§ Baroness Hilton of Eggardon
asked Her Majesty's Government:
What progress has been made on implementing the recommendations contained in the Government's statement on historic environment: A Force for Our Future. [HL5582]
§ Baroness Blackstone
SinceA Force for Our Future was published in December 2001 the following has been achieved:
The listed Places of Worship Grant scheme was launched.
Paradise Preserved, a guide to local authorities and cemetery managers on the care of the built and natural history of cemeteries was published.
The Commission for Architecture and the Built Environment put in place arrangements for providing advice on all post-war listing proposals.
The Heritage Lottery Fund's strategic plan for 2002–07, agreed with the DCMS, DEFRA and the then DTLR, was published. Entitled Broadening the Horizons of Heritage it sets out proposals, among other things, to ensure that everyone can learn about, have access to and enjoy their heritage.
The DCMS quinquennial review of English Heritage was completed with the full involvement of the DTLR (now OPDM), DEFRA, HMT and DfES. English Heritage is taking forward the 86WA recommendations as part of its modernisation programme.
The review of PPG 15 Planning and Historic Environment and PPG16 Archaeology and Planning commenced with full involvement from the sector.
Heritage Link, an umbrella organisation for the voluntary organisations working in the sector was established. It will be formally launched in December.
The Construction Industry Training Board set up a heritage working group with full participation of the Building Skills Action Group and English Heritage to coordinate the promotion of heritage skills. English Heritage and the Heritage Lottery Fund are promoting training in conservation craft skills by making it a requirement that all projects over £1 million produce a training plan, and by supporting training, including modern apprenticeships, as part of wider projects. HLF also supports stand-alone projects for training volunteers in heritage skills.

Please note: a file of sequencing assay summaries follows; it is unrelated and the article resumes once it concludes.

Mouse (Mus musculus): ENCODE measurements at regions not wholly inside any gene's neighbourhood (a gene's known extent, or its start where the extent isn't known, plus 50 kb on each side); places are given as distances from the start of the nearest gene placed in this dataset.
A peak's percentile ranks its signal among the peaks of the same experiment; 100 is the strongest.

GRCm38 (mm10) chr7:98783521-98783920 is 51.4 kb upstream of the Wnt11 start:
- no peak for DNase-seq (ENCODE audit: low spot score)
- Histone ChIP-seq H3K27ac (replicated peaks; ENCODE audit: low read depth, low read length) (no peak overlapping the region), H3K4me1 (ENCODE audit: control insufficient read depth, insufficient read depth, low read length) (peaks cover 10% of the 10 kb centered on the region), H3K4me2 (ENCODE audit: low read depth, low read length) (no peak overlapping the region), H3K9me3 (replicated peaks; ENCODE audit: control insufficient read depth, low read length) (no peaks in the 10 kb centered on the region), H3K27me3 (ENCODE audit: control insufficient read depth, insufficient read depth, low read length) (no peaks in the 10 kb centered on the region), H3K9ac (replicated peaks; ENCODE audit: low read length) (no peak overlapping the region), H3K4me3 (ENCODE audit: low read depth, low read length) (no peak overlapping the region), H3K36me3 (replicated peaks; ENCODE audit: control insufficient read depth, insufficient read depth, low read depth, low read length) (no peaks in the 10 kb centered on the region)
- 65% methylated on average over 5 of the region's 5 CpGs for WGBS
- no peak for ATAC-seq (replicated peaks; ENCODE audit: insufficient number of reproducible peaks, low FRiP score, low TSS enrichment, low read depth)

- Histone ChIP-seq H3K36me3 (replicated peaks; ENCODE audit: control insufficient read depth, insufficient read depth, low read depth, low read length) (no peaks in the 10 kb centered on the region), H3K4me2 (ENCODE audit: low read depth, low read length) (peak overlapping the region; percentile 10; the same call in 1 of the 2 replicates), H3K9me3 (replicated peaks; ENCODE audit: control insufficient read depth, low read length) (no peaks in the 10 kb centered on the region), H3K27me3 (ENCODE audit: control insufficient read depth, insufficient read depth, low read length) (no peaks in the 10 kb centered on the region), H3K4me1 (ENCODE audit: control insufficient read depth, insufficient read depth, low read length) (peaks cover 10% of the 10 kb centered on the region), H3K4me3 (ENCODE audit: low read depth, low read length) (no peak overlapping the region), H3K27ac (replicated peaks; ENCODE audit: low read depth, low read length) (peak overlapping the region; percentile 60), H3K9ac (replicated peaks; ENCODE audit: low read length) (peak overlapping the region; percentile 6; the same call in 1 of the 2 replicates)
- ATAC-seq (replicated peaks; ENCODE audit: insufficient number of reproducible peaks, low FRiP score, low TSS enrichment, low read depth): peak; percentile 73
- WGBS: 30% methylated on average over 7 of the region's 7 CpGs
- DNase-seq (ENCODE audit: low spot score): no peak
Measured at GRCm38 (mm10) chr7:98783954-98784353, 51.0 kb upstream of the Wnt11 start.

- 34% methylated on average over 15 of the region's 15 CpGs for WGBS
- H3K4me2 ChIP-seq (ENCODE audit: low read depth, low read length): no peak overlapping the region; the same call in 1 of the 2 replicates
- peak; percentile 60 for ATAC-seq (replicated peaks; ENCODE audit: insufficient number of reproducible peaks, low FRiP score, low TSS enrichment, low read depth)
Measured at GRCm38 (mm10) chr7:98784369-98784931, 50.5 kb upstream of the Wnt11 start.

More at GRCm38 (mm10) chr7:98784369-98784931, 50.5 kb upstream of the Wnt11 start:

The consultation document People and Places: a draft social inclusion policy for the built and historic environment, was launched by my right honourable friend the Secretary of State for Culture, Media and Sport during Architecture Week.
The National Heritage Act 2002 Act came into force. This allows English Heritage to operate in overseas countries and to become involved in underwater archaeology in territorial waters adjacent to England. A statutory instrument specifying the boundaries of English territorial waters is being drafted in consultation with the devolved administrations and other relevant bodies.
The statutory order extending the definition of "Treasure" was laid before Parliament in July. It comes into force in January 2003 subject to its successful passage through both Houses.
English Heritage hosted a workshop with key players in the sector to consider how to take forward the consultation on how to broaden access to the historic environment. This was informed by the National Trust leaflet Making History Matter.
English Heritage published a consultation document Making the Most of our Civic Heritage—some guiding principles for decision makers at the Local Government Association conference in June.
Sustainable Communities: Delivering through Planning, sets out the Government's plans for transforming the planning system.
DEFRA has agreed that English Heritage become a distributor for the Aggregates Levy Sustainability Fund, alongside the Countryside Agency and English Nature. Together they will disburse over £30 million to mitigate the impact of aggregates extraction.
The Commission for Architecture and the Built Environment has distributed Our Street: Learning to See and From One Street to Another to every school in the UK.87WA
This is only the beginning of the process. The Department for Culture, Media and Sport and the Office of the Deputy Prime Minister are working closely with the sector to take this forward. We will publish a full progress report in December.